New Line Cinema

Kids just aren’t as scared of summer camp as they used to be. Maybe it’s because they aren’t even going away to summer camp unless forced to by the state.

Still, the nostalgia of summer camp is enough to help us begin our Summer Camp Slasher Series, a tribute to horror movies featuring campers, camp counselors, and the maniacs who murder them.

We continue this summer horror series with the 2009 reboot (or whatever you want to call it) of Friday the 13th.

New Line Cinema

Movie: Friday the 13th (2009)

Plot: A masked killer is patrolling the woods, killing anyone who happens to stumble upon him, yadda yadda yadda…

Killer: Jason Voorhees: younger, faster, and… more intelligent?

Critique: It seems like New Line Cinema has tried everything to keep the Friday the 13th franchise rolling along. They put out Jason Goes to Hell, and the film got panned. They sidestepped that failure and put out Jason X, and that film was considered “Not Jason Goes to Hell” at best. Freddy VS Jason was good, but was definitely saved by the “Horror Icon VS Horror Icon” trope and the return of Robert Englund more than anything great in filmmaking. Plus, it didn’t fit in our Summer Camp Slasher Series, so we’ll take that one on later.

If Friday the 13th (2009) were treated as a standalone film, a film about a masked serial killer murdering people in the woods without any connection to the Friday the 13th franchise, it could be considered a decent film by new slasher films of its decade. It’s nicely shot, has decent kills, and character development for Jason’s prey that is rare for the franchise. It probably could have developed the opening sequence a bit more instead of relying on the franchise’s canonical history but, overall, a fun film.

But it’s not a standalone film. It’s a Friday the 13th film, a franchise reboot with the same name as the first film from 1980 but the story reboot of the first sequel. We don’t need to give Jason more humanity, both in actions and tone. When you do that, you take away why Jason is so entertaining in the first place and make him a generic serial killer with an iconic hockey mask. The biggest problem is that the film still treats Jason as if he isn’t human. Why does he kill townsfolk like Donnie all of a sudden? Why do Clay and Whitney shove Jason’s body into the lake instead of getting ahold of the police (again) as proof that they didn’t kill everyone themselves? Friday the 13th (2009) tries to re-tell the story of Jason Voorhees, but nonsensically nods back to the themes of the original films with no other reason than to remind us this is a Friday the 13th film. As if the hockey mask wasn’t a dead giveaway.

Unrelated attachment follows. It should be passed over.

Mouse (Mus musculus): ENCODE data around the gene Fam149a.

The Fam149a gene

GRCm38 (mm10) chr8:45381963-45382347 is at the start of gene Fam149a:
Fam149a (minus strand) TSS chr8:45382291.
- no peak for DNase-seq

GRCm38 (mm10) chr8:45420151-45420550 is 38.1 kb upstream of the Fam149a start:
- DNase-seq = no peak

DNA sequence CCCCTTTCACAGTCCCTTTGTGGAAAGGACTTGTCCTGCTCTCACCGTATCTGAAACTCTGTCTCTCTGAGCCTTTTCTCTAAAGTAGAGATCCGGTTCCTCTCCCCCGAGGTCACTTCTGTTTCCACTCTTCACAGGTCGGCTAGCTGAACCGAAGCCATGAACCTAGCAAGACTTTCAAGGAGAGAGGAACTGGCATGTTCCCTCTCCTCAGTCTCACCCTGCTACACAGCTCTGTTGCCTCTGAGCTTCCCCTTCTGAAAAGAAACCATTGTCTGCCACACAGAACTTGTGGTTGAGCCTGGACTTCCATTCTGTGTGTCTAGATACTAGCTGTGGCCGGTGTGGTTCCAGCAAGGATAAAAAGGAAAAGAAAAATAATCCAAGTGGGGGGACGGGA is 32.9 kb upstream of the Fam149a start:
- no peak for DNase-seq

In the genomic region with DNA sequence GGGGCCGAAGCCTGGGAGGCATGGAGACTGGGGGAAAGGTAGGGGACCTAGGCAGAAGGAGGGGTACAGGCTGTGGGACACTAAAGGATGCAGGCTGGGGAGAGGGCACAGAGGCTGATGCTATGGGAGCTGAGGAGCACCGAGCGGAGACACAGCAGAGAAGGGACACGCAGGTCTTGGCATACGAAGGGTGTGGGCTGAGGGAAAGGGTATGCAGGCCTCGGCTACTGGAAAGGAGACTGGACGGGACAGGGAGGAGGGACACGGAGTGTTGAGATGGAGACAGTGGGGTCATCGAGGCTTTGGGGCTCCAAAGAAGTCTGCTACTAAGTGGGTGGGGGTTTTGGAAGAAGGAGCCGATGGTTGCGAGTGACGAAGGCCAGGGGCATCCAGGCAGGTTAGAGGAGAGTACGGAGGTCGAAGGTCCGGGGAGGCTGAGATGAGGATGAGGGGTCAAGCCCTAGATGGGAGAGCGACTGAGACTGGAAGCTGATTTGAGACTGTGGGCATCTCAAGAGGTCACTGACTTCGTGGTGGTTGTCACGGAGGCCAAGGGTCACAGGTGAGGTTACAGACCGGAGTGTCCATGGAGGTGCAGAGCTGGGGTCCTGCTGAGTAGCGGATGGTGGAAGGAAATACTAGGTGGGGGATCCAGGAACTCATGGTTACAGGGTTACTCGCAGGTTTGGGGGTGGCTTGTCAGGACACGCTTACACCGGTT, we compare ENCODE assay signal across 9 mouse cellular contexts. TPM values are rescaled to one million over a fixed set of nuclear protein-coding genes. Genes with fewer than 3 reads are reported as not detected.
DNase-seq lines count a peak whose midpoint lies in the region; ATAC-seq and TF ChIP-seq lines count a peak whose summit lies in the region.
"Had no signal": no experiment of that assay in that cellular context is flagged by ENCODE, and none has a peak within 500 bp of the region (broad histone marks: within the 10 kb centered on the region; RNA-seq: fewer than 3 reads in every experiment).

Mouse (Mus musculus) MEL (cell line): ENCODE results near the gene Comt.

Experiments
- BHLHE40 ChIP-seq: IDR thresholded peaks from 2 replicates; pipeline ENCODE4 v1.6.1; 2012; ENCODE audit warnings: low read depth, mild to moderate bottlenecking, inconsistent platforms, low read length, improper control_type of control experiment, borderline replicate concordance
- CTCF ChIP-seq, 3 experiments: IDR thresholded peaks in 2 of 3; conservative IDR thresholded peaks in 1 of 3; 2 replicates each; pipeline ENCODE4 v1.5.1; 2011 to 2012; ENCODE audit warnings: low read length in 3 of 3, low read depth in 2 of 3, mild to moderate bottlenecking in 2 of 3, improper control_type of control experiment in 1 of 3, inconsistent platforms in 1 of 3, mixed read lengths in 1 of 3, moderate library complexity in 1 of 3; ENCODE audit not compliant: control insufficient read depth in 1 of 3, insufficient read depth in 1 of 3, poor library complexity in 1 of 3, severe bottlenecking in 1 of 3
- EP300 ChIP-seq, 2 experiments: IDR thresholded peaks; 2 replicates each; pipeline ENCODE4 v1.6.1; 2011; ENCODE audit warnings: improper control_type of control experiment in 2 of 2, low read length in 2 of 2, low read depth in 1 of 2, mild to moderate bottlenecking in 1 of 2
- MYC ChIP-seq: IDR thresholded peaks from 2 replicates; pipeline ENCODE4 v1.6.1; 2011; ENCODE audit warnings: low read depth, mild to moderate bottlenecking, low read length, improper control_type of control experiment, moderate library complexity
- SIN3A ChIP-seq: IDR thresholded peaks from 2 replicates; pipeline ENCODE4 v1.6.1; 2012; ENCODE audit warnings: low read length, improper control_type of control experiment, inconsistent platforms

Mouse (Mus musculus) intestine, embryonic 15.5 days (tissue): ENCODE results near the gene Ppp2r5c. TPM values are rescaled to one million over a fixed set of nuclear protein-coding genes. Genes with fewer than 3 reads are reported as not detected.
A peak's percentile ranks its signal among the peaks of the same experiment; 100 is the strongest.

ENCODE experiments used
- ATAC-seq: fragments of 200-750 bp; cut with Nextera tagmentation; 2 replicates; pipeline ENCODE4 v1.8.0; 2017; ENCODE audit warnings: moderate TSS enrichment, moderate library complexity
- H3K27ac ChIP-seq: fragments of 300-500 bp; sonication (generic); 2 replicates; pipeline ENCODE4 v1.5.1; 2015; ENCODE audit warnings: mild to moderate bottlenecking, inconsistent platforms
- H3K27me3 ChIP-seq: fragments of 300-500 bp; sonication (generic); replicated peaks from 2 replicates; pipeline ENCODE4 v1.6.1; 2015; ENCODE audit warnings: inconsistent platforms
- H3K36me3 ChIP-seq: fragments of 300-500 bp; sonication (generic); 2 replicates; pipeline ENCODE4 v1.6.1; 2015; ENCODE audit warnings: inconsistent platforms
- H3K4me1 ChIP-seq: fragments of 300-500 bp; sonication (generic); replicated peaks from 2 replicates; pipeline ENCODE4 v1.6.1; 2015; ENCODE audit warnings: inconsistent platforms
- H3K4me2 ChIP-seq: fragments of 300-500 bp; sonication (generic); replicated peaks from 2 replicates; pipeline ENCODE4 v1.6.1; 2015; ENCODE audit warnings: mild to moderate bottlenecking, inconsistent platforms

New Line Cinema

Scene of Awesomeness: That dickhead Trent finally gets his. I don’t remember the last time I wanted a character to die as much as Trent. The director knew who he wanted Trent to be, and Travis Van Winkle acted accordingly.

Scene of Ridiculousness: Jason has a perfectly good wood-chipper at his disposal when he meets up with Donnie, and all we get is a throat slashing. Come on, man….

Body Count: 14

1 decapitation (Pamela Voorhees, but we’re counting it)

2 vague slashings

1 sleeping bag roasting (Awesomely Overkill Award)

New Line Cinema

2 machetes to the head (1 after getting caught in a bear trap)

1 throat slashing

1 arrow through the head

1 screwdriver through the neck

1 wood axe used as a throwing axe

1 impalement on antler towel hook

1 fire poker through the head

2 machete stabbings (1 followed by being impaled on a tow truck winch hook)

3 pairs of breasts

Actors/Actresses of Note: Pretty much everyone has been in something. Jared Padalecki, as Clay Miller, has a starring role in the show Supernatural. Ben Feldman has been in Mad Men and Cloverfield. Richard Burgi has been in everything. And Ryan Hansen is not Dax Shepard, apparently.

Quote: “You got perfect nipple placement, baby.” – Trent

Grade: C-

By Pat Emmel

Patrick began collecting a library of VHS tapes, DVDs, and CDs when he was young, and continues to build a library that could easily double as a video store and/or a revitalized Tower Records.